Selenium deficiency in the equine Public Deposited

http://ir.library.oregonstate.edu/concern/graduate_thesis_or_dissertations/4m90dx96s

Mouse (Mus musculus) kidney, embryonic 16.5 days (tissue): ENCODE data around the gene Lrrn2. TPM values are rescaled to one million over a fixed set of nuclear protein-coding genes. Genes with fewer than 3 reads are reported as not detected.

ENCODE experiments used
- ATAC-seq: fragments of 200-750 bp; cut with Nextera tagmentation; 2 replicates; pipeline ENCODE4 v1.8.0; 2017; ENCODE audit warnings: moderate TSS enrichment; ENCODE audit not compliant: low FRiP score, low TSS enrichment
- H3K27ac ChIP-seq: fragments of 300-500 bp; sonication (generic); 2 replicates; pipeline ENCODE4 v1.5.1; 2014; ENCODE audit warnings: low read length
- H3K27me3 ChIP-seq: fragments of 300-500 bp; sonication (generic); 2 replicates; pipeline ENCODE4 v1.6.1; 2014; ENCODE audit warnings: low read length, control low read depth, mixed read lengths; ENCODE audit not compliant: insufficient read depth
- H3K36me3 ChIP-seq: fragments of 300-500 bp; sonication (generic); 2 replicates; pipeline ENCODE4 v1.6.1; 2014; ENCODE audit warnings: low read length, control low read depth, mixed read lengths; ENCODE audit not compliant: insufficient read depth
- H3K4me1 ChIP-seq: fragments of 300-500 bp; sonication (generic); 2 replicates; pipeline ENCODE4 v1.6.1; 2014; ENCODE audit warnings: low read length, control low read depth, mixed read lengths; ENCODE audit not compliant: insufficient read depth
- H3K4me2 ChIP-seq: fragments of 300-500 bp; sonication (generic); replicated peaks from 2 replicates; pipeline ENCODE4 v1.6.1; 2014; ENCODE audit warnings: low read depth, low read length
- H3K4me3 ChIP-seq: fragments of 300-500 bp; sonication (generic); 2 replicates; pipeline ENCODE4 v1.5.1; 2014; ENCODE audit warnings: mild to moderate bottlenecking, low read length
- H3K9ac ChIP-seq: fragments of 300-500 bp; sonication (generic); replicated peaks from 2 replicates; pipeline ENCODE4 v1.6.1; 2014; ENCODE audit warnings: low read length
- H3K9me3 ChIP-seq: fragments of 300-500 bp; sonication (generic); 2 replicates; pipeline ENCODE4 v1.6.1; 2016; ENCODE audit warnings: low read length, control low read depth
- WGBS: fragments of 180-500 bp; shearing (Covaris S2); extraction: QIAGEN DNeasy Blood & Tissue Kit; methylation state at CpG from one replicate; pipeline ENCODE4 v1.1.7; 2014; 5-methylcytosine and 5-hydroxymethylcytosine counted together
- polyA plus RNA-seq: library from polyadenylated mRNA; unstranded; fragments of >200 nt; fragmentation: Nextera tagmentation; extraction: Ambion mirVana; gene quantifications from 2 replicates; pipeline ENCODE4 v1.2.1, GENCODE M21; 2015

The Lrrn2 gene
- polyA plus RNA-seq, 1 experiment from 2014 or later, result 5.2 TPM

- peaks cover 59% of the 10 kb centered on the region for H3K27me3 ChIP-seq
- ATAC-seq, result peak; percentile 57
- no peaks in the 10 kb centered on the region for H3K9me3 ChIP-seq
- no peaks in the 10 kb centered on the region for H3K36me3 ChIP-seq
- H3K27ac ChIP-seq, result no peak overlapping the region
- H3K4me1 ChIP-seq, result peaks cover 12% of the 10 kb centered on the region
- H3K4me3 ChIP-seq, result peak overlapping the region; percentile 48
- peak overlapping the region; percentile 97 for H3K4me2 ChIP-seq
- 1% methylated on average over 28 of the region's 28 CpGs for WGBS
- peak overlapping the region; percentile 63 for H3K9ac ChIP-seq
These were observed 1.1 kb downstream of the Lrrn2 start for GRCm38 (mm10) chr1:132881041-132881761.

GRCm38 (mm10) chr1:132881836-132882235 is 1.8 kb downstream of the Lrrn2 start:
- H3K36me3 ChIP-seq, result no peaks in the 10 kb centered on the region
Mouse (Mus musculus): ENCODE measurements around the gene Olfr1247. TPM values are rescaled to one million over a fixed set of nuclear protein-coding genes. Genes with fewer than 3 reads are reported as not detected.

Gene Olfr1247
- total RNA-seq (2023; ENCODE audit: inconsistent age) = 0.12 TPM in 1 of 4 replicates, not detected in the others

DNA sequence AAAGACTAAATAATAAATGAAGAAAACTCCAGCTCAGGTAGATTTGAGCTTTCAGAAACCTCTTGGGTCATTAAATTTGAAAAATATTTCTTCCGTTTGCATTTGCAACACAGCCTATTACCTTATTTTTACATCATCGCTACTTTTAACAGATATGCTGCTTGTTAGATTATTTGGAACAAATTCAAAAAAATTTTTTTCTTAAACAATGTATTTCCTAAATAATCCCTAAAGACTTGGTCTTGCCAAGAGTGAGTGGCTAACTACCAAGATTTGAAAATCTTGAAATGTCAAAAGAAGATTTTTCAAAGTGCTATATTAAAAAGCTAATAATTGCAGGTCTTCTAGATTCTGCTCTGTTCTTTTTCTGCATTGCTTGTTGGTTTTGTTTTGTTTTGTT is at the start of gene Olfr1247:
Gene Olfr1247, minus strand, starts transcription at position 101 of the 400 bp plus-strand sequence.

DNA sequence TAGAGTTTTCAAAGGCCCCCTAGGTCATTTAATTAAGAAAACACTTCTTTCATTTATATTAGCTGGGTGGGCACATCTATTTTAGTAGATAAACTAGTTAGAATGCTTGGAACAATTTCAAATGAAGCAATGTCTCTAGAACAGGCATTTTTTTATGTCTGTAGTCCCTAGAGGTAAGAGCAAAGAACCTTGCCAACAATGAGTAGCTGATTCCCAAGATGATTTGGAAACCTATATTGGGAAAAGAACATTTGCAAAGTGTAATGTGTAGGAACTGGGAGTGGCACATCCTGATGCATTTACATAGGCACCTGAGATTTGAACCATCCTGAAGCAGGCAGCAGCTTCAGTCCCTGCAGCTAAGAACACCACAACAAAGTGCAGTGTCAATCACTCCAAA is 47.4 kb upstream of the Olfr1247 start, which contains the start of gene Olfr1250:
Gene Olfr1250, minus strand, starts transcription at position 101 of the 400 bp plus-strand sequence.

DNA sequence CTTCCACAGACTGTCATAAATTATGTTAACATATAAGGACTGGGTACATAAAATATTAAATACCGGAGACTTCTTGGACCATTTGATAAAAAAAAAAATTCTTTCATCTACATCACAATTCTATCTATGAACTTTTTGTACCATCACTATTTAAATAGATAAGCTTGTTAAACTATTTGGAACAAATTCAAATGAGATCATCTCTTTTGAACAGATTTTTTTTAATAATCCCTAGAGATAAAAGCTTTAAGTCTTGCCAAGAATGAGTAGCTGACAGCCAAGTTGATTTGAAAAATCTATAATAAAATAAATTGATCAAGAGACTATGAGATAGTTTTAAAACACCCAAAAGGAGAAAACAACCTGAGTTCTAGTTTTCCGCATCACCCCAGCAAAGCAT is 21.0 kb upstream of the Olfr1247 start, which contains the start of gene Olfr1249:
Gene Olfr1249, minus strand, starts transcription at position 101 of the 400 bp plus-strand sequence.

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  • Whole blood selenium levels were measured in 207 horses, representing 41 ranches and 11 regions throughout Oregon. Age, sex, diet, and history of disease were recorded. Diet was divided into three categories; local feed only, commercial feed, and Se supplemented feed. Region (p<.01), diet type (p<.01), and a region x diet interaction (p<.01) affected blood Se levels. For horses fed only local diets, region and ranch were found to affect Se levels also (p<.05). Least squares means for selenium among regions ranged from .045 ppm to .461 ppm Se. Feeding local diets resulted in lowest blood Se levels (.058 ± .006); feeding commercial diets resulted in intermediate Se levels (.129 ± .012); and feeding Se supplemented diets resulted in highest Se levels (.206 ± .012). Age (p<.07) affected Se levels (positive relationship), whereas sex did not. Disease was recorded as presence or absence of disease of any sort and also categorized into three classifications; muscle-related diseases, reproductive-related diseases, and all others. Selenium was found to be negatively associated with overall incidence of disease (p<.05). Low Se level was associated with higher incidence of reproductive-related disease, but there was no association of selenium level with muscle-related or other diseases. In a study involving ten selenium supplemented (.15 ppm) pony mares and ten low selenium mares (.02 ppm) and their foals, it was shown that diet affected (p<.01) both mare Se and glutathione per-oxidase but month of gestation affected only glutathione peroxidase. Week of lactation influenced (p<.01) mare blood Se, with the Se supplemented mares showing a decline in blood Se levels. Milk Se levels were low and not affected by either diet or week of lactation. Diet of the dam influenced the levels of foal blood Se, serum glutamic oxaloacetic transaminase (SGOT) and creatine phosphokinase (CPK). Foals from low Se mares had increased levels of the muscle-related enzymes, SGOT and CPK, until seven weeks of age, when the levels decreased to the levels of the foals from Se supplemented mares. Mare diet had no effect on foal weight or height.
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